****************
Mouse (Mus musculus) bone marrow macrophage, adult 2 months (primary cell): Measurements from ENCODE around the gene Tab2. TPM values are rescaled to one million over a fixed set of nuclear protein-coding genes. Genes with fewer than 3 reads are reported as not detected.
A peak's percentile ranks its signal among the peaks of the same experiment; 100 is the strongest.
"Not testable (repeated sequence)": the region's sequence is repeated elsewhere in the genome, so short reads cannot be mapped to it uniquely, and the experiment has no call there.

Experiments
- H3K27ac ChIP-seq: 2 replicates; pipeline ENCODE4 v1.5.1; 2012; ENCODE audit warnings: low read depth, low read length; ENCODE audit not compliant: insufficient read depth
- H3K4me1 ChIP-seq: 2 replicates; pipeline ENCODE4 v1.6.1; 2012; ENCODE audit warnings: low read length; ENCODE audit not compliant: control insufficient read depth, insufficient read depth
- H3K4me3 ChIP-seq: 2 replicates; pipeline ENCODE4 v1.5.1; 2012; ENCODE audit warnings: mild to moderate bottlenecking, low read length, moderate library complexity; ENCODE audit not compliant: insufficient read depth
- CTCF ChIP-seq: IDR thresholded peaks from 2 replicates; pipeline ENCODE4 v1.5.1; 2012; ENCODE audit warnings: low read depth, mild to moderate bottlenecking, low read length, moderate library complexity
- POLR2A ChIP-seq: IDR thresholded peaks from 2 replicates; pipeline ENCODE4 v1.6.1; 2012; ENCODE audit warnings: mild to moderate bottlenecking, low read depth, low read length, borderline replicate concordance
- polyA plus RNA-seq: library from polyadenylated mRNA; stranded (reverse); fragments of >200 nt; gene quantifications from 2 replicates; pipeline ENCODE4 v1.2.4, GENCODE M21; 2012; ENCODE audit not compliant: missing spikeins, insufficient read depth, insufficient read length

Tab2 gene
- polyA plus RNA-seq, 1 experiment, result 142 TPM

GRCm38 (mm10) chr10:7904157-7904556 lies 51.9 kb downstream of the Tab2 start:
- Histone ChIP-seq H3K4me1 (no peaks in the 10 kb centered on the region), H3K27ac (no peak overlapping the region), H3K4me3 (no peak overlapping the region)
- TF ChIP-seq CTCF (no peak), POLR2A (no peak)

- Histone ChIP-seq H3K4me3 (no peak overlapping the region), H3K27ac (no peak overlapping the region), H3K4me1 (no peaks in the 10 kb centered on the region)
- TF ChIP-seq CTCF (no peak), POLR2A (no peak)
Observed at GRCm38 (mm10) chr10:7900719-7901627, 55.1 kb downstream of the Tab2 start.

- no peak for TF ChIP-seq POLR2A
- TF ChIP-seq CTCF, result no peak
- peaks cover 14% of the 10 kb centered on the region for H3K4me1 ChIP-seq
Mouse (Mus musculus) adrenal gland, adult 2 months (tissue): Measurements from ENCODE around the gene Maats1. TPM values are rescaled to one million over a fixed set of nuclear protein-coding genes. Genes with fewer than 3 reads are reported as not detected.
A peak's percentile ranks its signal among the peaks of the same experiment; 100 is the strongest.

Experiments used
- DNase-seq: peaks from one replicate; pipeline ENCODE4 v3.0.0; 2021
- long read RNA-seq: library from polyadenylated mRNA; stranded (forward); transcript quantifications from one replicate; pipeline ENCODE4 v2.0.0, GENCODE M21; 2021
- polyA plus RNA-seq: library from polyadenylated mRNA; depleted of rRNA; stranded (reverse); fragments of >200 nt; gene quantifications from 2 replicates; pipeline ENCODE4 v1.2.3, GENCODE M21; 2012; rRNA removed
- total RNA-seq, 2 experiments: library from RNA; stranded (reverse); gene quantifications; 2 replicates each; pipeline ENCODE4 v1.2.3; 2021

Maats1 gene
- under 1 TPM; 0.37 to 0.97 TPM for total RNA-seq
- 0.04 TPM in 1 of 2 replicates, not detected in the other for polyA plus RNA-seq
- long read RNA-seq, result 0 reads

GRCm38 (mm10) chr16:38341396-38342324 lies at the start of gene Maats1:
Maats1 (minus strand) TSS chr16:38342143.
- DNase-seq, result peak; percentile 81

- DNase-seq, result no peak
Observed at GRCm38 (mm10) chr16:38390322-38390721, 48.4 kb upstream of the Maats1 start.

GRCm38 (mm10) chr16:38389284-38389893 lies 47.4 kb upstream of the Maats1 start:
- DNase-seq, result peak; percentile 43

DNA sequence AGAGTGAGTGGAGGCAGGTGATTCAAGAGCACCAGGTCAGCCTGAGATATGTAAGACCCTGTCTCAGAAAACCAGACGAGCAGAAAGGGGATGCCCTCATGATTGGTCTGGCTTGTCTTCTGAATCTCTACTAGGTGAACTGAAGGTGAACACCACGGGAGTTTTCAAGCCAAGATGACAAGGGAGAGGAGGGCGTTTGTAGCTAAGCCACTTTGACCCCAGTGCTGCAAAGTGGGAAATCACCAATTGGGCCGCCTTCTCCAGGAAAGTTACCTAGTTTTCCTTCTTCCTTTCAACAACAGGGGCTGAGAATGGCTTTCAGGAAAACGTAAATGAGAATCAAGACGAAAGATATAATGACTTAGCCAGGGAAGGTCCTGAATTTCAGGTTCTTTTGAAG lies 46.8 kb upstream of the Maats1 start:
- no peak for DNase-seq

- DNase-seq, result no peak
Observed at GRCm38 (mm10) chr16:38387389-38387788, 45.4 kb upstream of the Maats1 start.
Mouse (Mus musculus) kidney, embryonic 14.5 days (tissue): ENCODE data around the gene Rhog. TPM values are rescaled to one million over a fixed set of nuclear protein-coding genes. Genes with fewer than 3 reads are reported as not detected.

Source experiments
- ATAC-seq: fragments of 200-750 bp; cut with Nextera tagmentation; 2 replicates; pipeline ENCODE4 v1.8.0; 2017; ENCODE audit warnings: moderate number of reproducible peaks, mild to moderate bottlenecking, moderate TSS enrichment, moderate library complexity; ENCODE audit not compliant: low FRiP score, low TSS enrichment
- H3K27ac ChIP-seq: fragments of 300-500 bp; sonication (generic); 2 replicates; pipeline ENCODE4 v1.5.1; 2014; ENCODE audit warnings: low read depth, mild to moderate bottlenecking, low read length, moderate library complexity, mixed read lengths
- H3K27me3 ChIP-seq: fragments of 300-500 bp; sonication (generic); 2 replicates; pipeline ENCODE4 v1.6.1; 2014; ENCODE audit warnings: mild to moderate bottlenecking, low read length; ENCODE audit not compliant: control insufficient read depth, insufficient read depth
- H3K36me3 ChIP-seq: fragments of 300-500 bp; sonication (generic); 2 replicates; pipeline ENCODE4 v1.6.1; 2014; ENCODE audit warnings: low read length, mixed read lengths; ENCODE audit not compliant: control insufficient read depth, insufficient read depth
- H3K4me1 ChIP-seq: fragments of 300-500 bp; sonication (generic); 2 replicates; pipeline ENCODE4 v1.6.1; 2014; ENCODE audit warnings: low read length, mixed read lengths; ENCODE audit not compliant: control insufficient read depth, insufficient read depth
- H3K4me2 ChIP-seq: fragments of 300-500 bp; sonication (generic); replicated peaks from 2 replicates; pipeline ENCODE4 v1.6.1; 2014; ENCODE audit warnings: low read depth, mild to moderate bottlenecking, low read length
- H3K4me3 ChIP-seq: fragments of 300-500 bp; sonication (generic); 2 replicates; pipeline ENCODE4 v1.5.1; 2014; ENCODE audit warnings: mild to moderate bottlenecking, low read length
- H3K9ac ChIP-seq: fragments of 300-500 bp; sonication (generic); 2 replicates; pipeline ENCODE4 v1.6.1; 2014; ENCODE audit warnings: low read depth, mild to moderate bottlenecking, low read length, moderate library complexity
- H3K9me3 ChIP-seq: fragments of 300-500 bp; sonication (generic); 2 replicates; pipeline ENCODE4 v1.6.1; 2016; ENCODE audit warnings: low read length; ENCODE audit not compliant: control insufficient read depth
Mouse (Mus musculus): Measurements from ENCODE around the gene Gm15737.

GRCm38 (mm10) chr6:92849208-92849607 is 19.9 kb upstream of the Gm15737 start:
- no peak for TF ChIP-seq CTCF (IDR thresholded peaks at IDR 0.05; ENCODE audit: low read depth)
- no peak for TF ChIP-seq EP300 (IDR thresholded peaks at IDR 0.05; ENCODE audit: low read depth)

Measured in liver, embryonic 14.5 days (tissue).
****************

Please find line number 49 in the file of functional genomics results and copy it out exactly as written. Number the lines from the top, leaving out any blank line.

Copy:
- H3K36me3 ChIP-seq: fragments of 300-500 bp; sonication (generic); 2 replicates; pipeline ENCODE4 v1.6.1; 2014; ENCODE audit warnings: low read length, mixed read lengths; ENCODE audit not compliant: control insufficient read depth, insufficient read depth